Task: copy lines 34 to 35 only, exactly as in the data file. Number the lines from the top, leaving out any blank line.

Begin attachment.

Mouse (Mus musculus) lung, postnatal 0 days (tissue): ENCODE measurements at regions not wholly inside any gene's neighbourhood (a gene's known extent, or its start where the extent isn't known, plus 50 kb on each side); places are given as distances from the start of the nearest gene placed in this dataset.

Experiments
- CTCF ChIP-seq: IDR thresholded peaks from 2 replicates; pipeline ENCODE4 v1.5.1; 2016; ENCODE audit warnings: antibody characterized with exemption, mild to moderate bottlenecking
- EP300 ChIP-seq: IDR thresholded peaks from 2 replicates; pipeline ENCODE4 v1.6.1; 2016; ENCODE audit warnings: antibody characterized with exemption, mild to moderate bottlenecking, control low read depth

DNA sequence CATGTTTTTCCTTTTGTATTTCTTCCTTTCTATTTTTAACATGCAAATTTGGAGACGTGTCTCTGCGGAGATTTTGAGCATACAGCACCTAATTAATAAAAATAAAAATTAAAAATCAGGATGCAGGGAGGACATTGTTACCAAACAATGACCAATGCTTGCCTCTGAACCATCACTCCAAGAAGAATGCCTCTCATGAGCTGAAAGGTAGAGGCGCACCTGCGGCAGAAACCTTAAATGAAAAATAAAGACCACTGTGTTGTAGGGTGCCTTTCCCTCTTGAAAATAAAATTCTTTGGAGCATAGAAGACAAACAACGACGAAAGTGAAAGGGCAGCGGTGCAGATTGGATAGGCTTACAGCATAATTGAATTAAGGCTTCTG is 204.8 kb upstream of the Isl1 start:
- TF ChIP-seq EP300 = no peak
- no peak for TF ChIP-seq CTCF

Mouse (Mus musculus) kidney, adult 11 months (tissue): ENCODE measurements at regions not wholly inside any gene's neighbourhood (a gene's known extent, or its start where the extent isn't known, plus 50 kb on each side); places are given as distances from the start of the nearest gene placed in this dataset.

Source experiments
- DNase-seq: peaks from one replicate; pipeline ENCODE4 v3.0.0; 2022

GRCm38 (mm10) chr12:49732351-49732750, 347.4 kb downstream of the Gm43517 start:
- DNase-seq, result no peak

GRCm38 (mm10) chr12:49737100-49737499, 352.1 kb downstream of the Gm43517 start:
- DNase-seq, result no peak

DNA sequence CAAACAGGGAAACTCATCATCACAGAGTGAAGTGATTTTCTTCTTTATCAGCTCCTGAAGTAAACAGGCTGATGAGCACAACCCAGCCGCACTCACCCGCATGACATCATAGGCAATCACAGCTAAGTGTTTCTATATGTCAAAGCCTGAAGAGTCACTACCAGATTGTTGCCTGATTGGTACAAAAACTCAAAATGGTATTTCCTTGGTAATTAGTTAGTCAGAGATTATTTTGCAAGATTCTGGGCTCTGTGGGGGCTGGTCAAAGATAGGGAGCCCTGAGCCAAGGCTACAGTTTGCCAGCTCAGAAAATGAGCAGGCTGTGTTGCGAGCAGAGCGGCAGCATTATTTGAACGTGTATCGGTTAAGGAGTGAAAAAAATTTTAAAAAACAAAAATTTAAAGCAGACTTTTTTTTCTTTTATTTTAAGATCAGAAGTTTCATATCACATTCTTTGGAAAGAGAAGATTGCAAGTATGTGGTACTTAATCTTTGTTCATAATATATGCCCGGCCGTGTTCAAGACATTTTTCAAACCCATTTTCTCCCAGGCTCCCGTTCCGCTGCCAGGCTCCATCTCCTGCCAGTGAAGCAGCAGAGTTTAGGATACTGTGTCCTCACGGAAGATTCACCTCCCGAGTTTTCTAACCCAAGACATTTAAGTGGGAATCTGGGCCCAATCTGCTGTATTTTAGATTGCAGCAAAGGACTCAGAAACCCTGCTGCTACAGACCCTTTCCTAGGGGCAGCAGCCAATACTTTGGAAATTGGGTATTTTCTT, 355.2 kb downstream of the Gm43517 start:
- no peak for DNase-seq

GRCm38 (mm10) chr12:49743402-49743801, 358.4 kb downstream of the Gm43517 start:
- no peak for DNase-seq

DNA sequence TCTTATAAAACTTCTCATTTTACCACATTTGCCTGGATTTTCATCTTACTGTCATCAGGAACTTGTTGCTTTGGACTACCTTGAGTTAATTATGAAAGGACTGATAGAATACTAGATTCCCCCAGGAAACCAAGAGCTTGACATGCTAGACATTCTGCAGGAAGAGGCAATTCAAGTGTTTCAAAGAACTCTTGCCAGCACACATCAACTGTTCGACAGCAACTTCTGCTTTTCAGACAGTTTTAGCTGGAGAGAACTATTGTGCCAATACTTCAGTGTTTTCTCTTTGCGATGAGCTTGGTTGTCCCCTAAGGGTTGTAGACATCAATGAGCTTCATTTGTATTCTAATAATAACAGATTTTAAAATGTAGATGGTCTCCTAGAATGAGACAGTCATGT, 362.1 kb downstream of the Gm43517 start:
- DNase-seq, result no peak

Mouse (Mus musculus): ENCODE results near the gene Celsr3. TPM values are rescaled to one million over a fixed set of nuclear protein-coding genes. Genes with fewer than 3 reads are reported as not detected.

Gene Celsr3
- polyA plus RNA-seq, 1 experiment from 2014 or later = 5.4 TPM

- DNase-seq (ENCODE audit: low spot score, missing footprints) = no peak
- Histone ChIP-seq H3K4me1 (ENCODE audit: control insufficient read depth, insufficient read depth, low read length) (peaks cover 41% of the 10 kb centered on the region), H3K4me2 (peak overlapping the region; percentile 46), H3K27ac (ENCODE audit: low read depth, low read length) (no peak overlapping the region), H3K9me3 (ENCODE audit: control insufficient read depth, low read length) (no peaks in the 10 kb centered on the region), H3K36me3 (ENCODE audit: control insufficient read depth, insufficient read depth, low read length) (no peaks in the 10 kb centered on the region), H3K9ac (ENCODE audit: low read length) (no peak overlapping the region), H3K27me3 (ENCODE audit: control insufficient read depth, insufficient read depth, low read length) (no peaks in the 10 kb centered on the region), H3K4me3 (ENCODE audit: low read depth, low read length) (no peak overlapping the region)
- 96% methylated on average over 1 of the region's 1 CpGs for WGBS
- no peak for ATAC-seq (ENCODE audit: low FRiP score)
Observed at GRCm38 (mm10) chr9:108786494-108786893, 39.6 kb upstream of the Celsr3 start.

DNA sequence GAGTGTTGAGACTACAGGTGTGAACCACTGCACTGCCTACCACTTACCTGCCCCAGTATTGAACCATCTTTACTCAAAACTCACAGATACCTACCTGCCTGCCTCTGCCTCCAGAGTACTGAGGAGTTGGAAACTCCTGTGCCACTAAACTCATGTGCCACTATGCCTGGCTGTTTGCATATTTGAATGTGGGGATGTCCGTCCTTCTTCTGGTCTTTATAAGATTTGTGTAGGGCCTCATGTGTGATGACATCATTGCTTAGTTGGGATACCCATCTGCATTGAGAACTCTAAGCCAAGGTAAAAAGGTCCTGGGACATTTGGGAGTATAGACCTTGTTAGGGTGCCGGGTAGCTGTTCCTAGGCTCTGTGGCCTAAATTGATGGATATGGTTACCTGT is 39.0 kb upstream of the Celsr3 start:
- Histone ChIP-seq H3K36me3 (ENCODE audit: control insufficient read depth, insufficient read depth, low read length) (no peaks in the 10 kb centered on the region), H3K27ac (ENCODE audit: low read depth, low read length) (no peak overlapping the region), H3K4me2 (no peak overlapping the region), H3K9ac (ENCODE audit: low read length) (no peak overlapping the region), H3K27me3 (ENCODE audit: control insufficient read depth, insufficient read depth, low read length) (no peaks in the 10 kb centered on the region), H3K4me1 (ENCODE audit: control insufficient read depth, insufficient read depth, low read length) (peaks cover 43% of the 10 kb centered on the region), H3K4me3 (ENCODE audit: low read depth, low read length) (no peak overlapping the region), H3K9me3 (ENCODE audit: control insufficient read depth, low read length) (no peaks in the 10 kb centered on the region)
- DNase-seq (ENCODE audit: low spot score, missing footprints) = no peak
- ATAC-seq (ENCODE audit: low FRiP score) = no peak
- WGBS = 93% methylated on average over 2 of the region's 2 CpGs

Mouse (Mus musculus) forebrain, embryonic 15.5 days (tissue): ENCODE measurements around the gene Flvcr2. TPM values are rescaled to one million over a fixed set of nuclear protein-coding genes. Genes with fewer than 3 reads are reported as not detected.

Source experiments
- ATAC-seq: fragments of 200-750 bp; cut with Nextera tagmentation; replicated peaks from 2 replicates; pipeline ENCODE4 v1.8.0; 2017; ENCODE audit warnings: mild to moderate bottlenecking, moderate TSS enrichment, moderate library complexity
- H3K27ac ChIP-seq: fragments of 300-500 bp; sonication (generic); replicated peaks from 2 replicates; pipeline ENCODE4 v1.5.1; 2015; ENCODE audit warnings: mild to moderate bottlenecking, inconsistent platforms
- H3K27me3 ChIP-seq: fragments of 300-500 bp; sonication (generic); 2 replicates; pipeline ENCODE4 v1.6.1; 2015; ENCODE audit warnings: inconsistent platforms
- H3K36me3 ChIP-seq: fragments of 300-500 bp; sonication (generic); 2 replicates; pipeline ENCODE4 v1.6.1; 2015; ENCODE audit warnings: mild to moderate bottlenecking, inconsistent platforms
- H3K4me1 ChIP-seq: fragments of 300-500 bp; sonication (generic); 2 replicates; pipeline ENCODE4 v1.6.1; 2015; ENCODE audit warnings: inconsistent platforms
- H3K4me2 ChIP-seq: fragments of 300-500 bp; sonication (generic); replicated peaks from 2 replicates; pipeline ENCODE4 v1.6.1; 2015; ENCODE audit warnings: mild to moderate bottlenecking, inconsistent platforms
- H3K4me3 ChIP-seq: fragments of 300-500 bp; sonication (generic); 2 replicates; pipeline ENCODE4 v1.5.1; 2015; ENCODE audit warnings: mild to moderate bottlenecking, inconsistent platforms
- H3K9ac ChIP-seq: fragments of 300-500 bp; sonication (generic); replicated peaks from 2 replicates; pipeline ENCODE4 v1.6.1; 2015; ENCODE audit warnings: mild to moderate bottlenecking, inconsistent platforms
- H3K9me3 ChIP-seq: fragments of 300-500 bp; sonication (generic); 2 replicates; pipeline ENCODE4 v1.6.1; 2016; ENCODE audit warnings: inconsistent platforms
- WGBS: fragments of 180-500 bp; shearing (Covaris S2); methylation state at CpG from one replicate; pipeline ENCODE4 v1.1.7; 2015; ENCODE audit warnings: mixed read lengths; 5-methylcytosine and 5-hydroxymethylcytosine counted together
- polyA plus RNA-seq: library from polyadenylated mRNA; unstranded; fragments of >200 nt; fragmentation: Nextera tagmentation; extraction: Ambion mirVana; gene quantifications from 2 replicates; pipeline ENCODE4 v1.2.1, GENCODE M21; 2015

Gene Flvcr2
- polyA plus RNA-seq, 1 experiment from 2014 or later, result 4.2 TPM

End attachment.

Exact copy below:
Mouse (Mus musculus) forebrain, embryonic 15.5 days (tissue): ENCODE measurements around the gene Flvcr2. TPM values are rescaled to one million over a fixed set of nuclear protein-coding genes. Genes with fewer than 3 reads are reported as not detected.

Source experiments